Old soldiers never die….

Today, approximately 400,000 veterans and their eligible dependents are buried at Arlington National Cemetery, according to the cemetery's website. (stock photo)

The war in Vietnam was raging by the time we graduated from high school in 1965.  Senior boys had two choices: college or the draft.

The controversies surrounding the Vietnam War made this time difficult. Protest, anger, death, and politics mixed in a boiling pot, spilling over into divisiveness and apathy.

Our young men came home to no fanfare or parades. They returned home, scarred both mentally and physically, to a world that forgot to say “thank you” to those who wanted only to protect and serve.

In 1965, I went to college, and my brother, John Walker, who had been in the Navy since 1962, went into the dark waters of North Vietnam, where he remained for one year.

During John’s service in Vietnam, I received a Vietnamese doll as a gift from him. These dolls became a symbol of the war to many. She came to me in a traditional dress with a straw hat that hung by a strap down her back. I treasured her. She moved with me wherever life took me in the following years, usually winding up safely tucked in a dresser drawer.

I wore a POW/MIA bracelet for Major Robert Dyczkowski, a fellow warrior during the war.  Many people wore these metal bands to honor those who had fallen. After a small donation, the names were randomly selected and then mailed nationwide. The bracelets simply bore the soldier’s name, rank, and the date they became “Missing in Action.”

When your soldier was set free or his remains were found, you were to break the metal.  For me, it symbolized that the soldier was no longer bound by shackles or life. They were found either on earth or in heaven.

My bracelet is still intact. Major Robert Dyczkowski never returned nor was ever found.

The bracelet stayed protected in the drawer with my doll for over forty years. Often, I wondered about the Major and hoped that someday, those in the military who kept searching for the soldiers lost in Nam would find this Air Force pilot and bring him home.

When I married in 2005, my husband encouraged me to hire someone to help me clean our house. After a search, I found Violet. Violet came to the US from Poland. She speaks perfect English, and I have loved her as part of our family for years.

One day, before Violet arrived, my husband and I decided to create a wall of art in our dining room.

The doll my brother sent me from Vietnam and the MIA bracelet I wore honoring Major Robert Dyczkowski. (Photo by Lynn Walker Gendusa)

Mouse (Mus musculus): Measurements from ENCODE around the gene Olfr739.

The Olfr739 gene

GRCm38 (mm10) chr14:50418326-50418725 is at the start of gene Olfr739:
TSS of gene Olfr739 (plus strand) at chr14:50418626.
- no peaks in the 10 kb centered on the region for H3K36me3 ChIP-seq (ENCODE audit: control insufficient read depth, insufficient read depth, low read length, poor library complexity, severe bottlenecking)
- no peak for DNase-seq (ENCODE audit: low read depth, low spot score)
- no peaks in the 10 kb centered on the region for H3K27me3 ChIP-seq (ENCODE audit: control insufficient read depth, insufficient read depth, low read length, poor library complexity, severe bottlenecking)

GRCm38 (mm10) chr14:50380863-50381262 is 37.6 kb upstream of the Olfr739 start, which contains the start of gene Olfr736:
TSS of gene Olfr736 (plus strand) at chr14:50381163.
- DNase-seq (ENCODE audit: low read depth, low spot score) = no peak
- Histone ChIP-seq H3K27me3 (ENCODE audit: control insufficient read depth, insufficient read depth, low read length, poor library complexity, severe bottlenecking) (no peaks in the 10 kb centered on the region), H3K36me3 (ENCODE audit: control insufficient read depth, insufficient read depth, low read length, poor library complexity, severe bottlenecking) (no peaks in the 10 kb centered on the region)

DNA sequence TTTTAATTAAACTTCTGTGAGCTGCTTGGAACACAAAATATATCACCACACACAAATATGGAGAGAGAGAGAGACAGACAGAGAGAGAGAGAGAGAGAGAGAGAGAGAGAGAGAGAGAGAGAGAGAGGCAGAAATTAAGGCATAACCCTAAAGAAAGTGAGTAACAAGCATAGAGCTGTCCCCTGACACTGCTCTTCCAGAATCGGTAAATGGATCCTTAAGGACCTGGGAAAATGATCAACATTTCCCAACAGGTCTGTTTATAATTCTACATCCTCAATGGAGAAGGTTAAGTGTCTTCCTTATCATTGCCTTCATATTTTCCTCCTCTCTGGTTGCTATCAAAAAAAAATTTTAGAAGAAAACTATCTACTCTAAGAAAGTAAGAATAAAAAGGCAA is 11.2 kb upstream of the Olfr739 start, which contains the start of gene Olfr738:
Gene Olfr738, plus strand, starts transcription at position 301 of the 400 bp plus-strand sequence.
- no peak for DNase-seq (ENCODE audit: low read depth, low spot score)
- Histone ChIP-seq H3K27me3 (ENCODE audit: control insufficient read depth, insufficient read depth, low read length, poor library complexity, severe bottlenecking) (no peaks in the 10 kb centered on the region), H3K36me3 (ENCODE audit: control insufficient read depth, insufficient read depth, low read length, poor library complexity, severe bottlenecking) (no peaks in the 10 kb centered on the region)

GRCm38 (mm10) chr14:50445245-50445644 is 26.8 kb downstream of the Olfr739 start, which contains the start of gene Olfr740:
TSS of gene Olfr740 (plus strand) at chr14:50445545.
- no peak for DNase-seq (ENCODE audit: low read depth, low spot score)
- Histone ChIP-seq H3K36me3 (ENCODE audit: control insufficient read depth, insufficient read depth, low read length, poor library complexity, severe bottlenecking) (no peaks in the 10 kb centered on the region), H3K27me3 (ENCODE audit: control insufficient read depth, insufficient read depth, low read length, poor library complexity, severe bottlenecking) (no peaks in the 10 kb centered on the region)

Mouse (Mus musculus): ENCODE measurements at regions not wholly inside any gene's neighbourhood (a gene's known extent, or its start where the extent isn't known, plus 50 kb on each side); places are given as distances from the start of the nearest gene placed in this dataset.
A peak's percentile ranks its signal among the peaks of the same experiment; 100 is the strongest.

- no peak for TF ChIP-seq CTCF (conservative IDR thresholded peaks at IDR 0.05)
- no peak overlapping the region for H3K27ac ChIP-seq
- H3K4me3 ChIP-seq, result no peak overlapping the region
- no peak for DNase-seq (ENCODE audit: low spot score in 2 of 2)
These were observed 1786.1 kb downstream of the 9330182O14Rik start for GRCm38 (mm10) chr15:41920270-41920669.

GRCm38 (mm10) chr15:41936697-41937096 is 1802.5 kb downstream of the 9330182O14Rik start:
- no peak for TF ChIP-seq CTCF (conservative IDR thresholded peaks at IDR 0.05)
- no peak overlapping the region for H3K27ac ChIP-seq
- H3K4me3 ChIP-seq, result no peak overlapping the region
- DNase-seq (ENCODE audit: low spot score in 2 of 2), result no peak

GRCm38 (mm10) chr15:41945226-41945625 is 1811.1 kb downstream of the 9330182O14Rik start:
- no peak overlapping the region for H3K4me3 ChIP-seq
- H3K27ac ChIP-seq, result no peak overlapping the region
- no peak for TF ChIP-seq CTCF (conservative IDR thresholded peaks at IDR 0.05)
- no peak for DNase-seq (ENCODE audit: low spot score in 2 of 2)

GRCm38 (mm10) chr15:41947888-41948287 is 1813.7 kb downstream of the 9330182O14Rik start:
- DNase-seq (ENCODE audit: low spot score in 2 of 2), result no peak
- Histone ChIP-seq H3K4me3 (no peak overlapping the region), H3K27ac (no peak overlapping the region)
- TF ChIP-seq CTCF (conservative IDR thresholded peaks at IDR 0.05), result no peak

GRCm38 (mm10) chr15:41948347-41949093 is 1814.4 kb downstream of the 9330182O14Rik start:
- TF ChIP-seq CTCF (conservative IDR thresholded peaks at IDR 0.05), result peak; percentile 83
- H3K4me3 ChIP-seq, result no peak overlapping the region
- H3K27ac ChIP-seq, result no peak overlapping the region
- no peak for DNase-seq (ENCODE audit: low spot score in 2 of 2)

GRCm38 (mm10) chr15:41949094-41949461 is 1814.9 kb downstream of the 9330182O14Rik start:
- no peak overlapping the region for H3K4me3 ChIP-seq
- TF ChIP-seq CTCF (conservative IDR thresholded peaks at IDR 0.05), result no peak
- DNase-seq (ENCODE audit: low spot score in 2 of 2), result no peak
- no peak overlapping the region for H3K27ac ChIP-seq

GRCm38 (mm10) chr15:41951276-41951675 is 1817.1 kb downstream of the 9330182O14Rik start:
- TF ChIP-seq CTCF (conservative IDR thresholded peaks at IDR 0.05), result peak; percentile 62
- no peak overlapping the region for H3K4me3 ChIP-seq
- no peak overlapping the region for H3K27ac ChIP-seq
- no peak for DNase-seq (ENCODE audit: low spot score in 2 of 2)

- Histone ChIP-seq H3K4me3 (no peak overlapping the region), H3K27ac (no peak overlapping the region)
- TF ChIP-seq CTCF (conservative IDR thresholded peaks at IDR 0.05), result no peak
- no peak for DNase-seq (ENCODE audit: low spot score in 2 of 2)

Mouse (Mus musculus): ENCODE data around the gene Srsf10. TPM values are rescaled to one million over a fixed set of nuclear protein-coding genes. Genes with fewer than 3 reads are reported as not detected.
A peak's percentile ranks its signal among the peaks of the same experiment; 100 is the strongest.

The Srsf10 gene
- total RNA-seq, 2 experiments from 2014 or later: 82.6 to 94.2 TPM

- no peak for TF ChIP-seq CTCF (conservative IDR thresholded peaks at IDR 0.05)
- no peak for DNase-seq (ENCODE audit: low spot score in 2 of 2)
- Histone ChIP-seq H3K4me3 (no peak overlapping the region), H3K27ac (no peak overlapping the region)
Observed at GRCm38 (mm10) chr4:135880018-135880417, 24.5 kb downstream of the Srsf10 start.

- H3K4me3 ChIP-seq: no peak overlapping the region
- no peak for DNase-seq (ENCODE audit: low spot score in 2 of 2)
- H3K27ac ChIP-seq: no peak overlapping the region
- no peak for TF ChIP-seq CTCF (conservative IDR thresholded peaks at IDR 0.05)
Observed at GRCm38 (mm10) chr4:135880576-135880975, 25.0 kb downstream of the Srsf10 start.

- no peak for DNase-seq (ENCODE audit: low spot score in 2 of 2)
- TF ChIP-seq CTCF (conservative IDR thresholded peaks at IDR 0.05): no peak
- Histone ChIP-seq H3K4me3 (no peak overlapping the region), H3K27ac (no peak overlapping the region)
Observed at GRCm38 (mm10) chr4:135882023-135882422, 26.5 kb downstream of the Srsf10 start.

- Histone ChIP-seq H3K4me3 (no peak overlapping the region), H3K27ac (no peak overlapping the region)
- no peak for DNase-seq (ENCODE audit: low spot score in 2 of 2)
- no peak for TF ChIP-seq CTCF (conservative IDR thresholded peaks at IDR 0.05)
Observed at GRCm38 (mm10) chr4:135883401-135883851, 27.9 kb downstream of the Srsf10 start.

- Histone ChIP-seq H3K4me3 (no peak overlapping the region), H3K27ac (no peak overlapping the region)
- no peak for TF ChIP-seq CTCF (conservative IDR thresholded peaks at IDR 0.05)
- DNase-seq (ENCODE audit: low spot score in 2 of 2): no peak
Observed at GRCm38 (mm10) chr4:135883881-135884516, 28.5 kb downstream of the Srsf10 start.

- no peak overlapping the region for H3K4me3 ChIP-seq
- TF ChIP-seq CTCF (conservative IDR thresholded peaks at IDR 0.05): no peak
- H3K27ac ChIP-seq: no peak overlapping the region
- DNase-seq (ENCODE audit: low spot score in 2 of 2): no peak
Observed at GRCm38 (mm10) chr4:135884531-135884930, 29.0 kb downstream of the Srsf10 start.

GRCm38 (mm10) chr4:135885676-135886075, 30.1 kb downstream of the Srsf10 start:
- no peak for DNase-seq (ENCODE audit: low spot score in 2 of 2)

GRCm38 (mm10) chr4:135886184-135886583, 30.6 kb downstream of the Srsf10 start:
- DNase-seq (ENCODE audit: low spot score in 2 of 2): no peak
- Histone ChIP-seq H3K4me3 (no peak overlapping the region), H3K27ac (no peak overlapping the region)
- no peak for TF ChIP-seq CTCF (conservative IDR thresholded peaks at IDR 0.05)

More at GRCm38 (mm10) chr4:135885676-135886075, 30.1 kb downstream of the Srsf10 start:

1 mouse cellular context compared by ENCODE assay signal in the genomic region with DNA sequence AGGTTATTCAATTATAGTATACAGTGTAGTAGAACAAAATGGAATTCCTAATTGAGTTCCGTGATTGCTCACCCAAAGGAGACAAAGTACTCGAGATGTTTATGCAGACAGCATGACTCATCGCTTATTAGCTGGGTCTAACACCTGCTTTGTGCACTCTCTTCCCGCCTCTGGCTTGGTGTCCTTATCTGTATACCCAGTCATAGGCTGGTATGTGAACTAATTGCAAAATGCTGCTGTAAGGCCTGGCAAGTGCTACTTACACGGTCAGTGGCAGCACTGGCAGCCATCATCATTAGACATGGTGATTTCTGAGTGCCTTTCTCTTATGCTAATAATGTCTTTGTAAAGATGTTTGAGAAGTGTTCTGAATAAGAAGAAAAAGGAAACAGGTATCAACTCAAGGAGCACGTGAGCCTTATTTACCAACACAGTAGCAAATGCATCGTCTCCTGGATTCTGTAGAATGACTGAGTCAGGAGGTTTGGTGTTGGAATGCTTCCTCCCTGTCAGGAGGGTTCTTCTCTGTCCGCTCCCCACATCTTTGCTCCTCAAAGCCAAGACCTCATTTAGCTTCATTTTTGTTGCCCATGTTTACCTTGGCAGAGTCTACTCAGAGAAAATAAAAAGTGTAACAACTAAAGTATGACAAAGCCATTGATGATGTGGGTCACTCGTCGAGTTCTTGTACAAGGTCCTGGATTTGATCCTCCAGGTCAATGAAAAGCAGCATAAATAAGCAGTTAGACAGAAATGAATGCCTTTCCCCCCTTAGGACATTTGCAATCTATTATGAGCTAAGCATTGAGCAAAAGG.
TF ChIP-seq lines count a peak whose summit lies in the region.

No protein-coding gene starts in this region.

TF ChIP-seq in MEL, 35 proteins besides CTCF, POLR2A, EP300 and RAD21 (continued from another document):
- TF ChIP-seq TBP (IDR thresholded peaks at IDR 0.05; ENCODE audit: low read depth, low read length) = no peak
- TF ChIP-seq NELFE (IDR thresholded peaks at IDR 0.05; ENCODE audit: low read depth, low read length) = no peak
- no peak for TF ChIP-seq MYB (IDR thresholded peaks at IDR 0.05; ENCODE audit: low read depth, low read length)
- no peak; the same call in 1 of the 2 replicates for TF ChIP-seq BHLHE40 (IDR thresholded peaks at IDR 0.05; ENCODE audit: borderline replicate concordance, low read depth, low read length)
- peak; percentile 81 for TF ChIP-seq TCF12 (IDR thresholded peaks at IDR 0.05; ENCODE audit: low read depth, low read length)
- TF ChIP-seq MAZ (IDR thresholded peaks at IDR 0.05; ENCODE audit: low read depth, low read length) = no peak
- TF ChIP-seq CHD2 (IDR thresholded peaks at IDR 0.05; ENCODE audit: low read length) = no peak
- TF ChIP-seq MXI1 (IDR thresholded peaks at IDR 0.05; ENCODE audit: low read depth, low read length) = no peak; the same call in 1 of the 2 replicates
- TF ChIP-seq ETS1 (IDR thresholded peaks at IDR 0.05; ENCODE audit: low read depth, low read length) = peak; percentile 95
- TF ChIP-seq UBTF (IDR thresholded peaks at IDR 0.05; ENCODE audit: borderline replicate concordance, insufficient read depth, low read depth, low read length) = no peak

Most of the paintings were his and previously hung on various walls throughout our home.  We loved the new art collection, but there was a gap that needed filling. A narrow, tall space required a “piece.”

I ran upstairs and got the doll and the POW bracelet.

“David, why can’t we put these together in a shadowbox and display them here?” I said, pointing to the unique space.

“I always wanted to take these out of the drawer, and now we can showcase them!”

After receiving the shadowbox from the art framer, I immediately hung it. It was perfect!  The doll with the POW/MIA metal bracelet around her waist was now in a place of honor.

Violet came the following Thursday.

While I prepared for work, she was dusting in the dining room and admiring the gallery.

“Lynn, Lynn!!!” she shouted.

I ran to her, thinking she had fallen. However, she held the feather duster in the air as if frozen while staring at the shadowbox.

She could hardly speak, so I explained what the bracelet meant.

“No, no, you are not going to believe this!” She continued, “That is Robert Dyczkowski, my husband’s great-uncle! He was found in 2001 and brought home. He was promoted posthumously to Colonel and is one of the last Americans from Vietnam to be buried in Arlington.”

We both stared at the doll, who mysteriously forged a path from Poland to America, Vietnam to Georgia to a dining room. Tears fell down my cheeks, and I felt as if two fallen soldiers were standing with us, looking at two women utterly shocked at the curious, mystifying intersections where lives meet and why. Suddenly, it seemed as if the war was finally over. Two brave soldiers were at peace.

Memories of war and those who served should never be tucked away in a drawer. On this Memorial Day, we need to remember that old soldiers never die, nor do they fade away. They should always live on in the hearts and minds of those they served and be forever honored.


This article was previously published in Guidepost Magazine’s ‘Mysterious Ways.’ Lynn Walker Gendusa is a Georgia author and columnist. Her latest book, “Southern Comfort: Stories of Family, Friendship, Fiery Trials, and Faith,” is available on Amazon. She can be reached at www.lynngendusa.com.

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